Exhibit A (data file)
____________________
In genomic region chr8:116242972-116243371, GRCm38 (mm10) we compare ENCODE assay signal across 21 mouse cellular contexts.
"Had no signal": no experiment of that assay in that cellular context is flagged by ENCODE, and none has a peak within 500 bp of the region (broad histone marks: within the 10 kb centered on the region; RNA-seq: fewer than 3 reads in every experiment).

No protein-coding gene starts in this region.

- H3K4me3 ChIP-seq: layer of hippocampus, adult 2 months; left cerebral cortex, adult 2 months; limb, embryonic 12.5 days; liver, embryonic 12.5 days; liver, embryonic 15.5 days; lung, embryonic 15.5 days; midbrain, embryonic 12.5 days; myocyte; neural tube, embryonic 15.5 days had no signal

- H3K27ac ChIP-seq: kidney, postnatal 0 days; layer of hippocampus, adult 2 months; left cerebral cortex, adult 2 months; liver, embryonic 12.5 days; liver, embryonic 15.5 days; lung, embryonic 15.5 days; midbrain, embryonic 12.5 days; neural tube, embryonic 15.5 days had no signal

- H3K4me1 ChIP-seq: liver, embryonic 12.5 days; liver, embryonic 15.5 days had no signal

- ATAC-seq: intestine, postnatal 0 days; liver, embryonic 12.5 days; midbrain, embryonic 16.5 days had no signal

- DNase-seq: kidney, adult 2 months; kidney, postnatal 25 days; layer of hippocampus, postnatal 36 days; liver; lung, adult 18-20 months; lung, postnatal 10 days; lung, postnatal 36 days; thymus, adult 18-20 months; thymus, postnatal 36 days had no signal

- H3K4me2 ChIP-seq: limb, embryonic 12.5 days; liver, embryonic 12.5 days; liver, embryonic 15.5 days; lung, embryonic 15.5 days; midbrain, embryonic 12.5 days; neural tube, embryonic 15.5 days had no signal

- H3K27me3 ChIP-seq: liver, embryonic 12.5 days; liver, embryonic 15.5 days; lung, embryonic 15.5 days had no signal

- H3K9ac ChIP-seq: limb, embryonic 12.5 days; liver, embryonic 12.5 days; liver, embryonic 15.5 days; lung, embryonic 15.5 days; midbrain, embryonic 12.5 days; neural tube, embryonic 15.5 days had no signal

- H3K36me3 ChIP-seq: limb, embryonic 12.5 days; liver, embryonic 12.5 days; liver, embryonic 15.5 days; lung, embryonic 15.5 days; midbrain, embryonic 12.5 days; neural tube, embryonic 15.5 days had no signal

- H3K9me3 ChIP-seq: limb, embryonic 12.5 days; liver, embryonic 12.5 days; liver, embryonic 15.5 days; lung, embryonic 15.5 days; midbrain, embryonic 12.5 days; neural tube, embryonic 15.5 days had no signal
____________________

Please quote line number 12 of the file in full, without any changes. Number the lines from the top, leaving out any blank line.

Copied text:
- H3K36me3 ChIP-seq: limb, embryonic 12.5 days; liver, embryonic 12.5 days; liver, embryonic 15.5 days; lung, embryonic 15.5 days; midbrain, embryonic 12.5 days; neural tube, embryonic 15.5 days had no signal